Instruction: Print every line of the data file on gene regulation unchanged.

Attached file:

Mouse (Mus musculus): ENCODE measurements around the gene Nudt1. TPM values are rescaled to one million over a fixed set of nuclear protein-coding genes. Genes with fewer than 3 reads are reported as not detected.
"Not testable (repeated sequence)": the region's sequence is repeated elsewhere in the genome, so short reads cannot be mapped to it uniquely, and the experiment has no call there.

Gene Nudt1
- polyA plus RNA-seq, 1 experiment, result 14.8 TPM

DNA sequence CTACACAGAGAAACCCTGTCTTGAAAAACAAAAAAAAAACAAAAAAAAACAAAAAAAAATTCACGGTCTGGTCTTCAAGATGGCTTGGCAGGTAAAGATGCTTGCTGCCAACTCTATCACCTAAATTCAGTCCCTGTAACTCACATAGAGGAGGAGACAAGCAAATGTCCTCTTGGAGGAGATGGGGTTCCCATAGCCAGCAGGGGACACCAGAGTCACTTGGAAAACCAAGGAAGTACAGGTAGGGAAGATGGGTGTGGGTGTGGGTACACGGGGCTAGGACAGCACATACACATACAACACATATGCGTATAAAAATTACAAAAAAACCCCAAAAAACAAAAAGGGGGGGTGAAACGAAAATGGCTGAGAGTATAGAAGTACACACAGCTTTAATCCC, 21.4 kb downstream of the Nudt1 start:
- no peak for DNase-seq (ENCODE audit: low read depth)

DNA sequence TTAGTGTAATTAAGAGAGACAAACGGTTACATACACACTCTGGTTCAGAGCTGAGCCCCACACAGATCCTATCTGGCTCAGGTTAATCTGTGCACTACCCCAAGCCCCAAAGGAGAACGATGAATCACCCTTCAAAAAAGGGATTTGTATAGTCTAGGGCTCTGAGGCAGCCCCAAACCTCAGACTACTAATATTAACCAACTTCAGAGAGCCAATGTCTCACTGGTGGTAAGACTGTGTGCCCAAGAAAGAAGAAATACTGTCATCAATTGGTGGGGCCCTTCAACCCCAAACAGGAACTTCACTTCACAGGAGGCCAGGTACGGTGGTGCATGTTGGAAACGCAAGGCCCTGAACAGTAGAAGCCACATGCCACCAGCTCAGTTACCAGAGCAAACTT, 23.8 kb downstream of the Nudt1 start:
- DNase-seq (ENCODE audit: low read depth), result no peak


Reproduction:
Mouse (Mus musculus): ENCODE measurements around the gene Nudt1. TPM values are rescaled to one million over a fixed set of nuclear protein-coding genes. Genes with fewer than 3 reads are reported as not detected.
"Not testable (repeated sequence)": the region's sequence is repeated elsewhere in the genome, so short reads cannot be mapped to it uniquely, and the experiment has no call there.

Gene Nudt1
- polyA plus RNA-seq, 1 experiment, result 14.8 TPM

DNA sequence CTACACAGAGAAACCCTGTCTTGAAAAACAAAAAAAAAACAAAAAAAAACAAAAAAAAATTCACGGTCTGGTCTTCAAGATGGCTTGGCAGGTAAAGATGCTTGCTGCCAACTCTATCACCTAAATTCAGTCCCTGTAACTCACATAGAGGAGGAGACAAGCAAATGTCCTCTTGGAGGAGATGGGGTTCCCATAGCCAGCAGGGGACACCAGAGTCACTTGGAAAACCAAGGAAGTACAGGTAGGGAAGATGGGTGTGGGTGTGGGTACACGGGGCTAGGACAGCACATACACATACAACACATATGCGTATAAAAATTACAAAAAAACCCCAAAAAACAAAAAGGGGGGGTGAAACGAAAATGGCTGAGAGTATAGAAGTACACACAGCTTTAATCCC, 21.4 kb downstream of the Nudt1 start:
- no peak for DNase-seq (ENCODE audit: low read depth)

DNA sequence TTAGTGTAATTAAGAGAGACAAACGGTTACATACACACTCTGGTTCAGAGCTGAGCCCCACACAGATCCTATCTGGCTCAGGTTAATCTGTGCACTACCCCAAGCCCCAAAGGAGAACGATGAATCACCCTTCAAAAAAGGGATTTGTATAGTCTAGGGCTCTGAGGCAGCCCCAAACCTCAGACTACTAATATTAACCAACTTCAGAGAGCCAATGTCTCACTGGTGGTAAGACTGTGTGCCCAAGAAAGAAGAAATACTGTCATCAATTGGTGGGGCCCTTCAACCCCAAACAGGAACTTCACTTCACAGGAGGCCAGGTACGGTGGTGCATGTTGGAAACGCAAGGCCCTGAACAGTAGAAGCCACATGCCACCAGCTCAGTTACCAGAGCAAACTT, 23.8 kb downstream of the Nudt1 start:
- DNase-seq (ENCODE audit: low read depth), result no peak